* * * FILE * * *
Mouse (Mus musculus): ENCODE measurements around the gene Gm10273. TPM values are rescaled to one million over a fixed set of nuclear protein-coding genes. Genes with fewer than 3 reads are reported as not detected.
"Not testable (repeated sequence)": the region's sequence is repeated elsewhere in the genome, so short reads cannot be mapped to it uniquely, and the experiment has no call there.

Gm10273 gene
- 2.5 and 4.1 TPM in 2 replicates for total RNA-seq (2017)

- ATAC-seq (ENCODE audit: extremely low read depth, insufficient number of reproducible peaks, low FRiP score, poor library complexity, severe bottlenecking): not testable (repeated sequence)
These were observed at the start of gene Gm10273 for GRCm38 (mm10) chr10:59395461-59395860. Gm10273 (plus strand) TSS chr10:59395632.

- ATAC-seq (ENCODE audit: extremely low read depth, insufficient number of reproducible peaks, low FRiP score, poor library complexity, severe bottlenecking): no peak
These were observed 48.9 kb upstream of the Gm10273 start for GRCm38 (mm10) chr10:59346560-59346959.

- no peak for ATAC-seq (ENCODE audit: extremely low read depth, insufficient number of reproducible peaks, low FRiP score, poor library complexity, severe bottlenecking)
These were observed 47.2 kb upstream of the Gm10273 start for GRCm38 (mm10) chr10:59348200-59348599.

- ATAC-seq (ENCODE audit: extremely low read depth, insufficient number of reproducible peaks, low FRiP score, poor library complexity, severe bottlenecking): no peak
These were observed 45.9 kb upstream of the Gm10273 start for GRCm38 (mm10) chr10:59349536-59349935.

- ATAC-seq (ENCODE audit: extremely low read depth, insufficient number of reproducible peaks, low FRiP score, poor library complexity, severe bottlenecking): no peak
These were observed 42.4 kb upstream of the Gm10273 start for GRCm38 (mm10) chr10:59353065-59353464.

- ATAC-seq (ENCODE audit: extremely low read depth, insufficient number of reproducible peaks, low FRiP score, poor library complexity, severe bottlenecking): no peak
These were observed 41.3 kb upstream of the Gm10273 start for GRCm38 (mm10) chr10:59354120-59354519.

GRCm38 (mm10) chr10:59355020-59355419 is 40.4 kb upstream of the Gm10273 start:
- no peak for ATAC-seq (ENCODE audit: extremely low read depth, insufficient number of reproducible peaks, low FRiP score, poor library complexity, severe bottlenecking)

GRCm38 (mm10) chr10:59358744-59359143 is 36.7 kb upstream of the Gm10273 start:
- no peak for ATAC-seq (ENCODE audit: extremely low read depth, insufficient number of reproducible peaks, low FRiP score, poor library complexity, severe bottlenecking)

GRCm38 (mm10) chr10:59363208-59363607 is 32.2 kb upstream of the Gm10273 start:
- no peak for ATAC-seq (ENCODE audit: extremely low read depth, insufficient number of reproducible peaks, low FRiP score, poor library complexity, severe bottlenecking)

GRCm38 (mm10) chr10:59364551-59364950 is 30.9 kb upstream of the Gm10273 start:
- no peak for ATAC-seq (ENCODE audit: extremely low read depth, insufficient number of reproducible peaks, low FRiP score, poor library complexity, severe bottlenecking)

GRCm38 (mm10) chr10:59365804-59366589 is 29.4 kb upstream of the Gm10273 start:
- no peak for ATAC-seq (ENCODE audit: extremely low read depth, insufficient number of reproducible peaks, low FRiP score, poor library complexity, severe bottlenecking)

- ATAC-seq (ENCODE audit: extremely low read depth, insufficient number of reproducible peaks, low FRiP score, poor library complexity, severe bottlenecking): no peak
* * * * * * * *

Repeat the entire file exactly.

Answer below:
Mouse (Mus musculus): ENCODE measurements around the gene Gm10273. TPM values are rescaled to one million over a fixed set of nuclear protein-coding genes. Genes with fewer than 3 reads are reported as not detected.
"Not testable (repeated sequence)": the region's sequence is repeated elsewhere in the genome, so short reads cannot be mapped to it uniquely, and the experiment has no call there.

Gm10273 gene
- 2.5 and 4.1 TPM in 2 replicates for total RNA-seq (2017)

- ATAC-seq (ENCODE audit: extremely low read depth, insufficient number of reproducible peaks, low FRiP score, poor library complexity, severe bottlenecking): not testable (repeated sequence)
These were observed at the start of gene Gm10273 for GRCm38 (mm10) chr10:59395461-59395860. Gm10273 (plus strand) TSS chr10:59395632.

- ATAC-seq (ENCODE audit: extremely low read depth, insufficient number of reproducible peaks, low FRiP score, poor library complexity, severe bottlenecking): no peak
These were observed 48.9 kb upstream of the Gm10273 start for GRCm38 (mm10) chr10:59346560-59346959.

- no peak for ATAC-seq (ENCODE audit: extremely low read depth, insufficient number of reproducible peaks, low FRiP score, poor library complexity, severe bottlenecking)
These were observed 47.2 kb upstream of the Gm10273 start for GRCm38 (mm10) chr10:59348200-59348599.

- ATAC-seq (ENCODE audit: extremely low read depth, insufficient number of reproducible peaks, low FRiP score, poor library complexity, severe bottlenecking): no peak
These were observed 45.9 kb upstream of the Gm10273 start for GRCm38 (mm10) chr10:59349536-59349935.

- ATAC-seq (ENCODE audit: extremely low read depth, insufficient number of reproducible peaks, low FRiP score, poor library complexity, severe bottlenecking): no peak
These were observed 42.4 kb upstream of the Gm10273 start for GRCm38 (mm10) chr10:59353065-59353464.

- ATAC-seq (ENCODE audit: extremely low read depth, insufficient number of reproducible peaks, low FRiP score, poor library complexity, severe bottlenecking): no peak
These were observed 41.3 kb upstream of the Gm10273 start for GRCm38 (mm10) chr10:59354120-59354519.

GRCm38 (mm10) chr10:59355020-59355419 is 40.4 kb upstream of the Gm10273 start:
- no peak for ATAC-seq (ENCODE audit: extremely low read depth, insufficient number of reproducible peaks, low FRiP score, poor library complexity, severe bottlenecking)

GRCm38 (mm10) chr10:59358744-59359143 is 36.7 kb upstream of the Gm10273 start:
- no peak for ATAC-seq (ENCODE audit: extremely low read depth, insufficient number of reproducible peaks, low FRiP score, poor library complexity, severe bottlenecking)

GRCm38 (mm10) chr10:59363208-59363607 is 32.2 kb upstream of the Gm10273 start:
- no peak for ATAC-seq (ENCODE audit: extremely low read depth, insufficient number of reproducible peaks, low FRiP score, poor library complexity, severe bottlenecking)

GRCm38 (mm10) chr10:59364551-59364950 is 30.9 kb upstream of the Gm10273 start:
- no peak for ATAC-seq (ENCODE audit: extremely low read depth, insufficient number of reproducible peaks, low FRiP score, poor library complexity, severe bottlenecking)

GRCm38 (mm10) chr10:59365804-59366589 is 29.4 kb upstream of the Gm10273 start:
- no peak for ATAC-seq (ENCODE audit: extremely low read depth, insufficient number of reproducible peaks, low FRiP score, poor library complexity, severe bottlenecking)

- ATAC-seq (ENCODE audit: extremely low read depth, insufficient number of reproducible peaks, low FRiP score, poor library complexity, severe bottlenecking): no peak